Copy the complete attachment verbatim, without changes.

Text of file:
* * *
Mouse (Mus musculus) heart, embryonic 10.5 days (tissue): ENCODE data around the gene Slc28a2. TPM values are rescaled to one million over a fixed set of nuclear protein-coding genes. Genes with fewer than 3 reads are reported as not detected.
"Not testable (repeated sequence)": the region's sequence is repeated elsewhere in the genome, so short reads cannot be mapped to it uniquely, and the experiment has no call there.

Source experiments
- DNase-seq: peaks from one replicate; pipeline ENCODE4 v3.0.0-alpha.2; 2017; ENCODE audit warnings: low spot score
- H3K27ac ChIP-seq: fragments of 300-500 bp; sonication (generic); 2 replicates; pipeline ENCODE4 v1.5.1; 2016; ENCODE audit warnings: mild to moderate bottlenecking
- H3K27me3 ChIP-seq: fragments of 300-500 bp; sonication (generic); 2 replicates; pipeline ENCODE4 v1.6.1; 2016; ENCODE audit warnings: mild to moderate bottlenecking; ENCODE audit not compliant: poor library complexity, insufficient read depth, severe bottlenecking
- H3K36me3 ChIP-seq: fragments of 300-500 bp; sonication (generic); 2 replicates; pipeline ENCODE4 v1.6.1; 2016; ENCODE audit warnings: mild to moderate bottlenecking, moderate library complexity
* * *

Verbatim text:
Mouse (Mus musculus) heart, embryonic 10.5 days (tissue): ENCODE data around the gene Slc28a2. TPM values are rescaled to one million over a fixed set of nuclear protein-coding genes. Genes with fewer than 3 reads are reported as not detected.
"Not testable (repeated sequence)": the region's sequence is repeated elsewhere in the genome, so short reads cannot be mapped to it uniquely, and the experiment has no call there.

Source experiments
- DNase-seq: peaks from one replicate; pipeline ENCODE4 v3.0.0-alpha.2; 2017; ENCODE audit warnings: low spot score
- H3K27ac ChIP-seq: fragments of 300-500 bp; sonication (generic); 2 replicates; pipeline ENCODE4 v1.5.1; 2016; ENCODE audit warnings: mild to moderate bottlenecking
- H3K27me3 ChIP-seq: fragments of 300-500 bp; sonication (generic); 2 replicates; pipeline ENCODE4 v1.6.1; 2016; ENCODE audit warnings: mild to moderate bottlenecking; ENCODE audit not compliant: poor library complexity, insufficient read depth, severe bottlenecking
- H3K36me3 ChIP-seq: fragments of 300-500 bp; sonication (generic); 2 replicates; pipeline ENCODE4 v1.6.1; 2016; ENCODE audit warnings: mild to moderate bottlenecking, moderate library complexity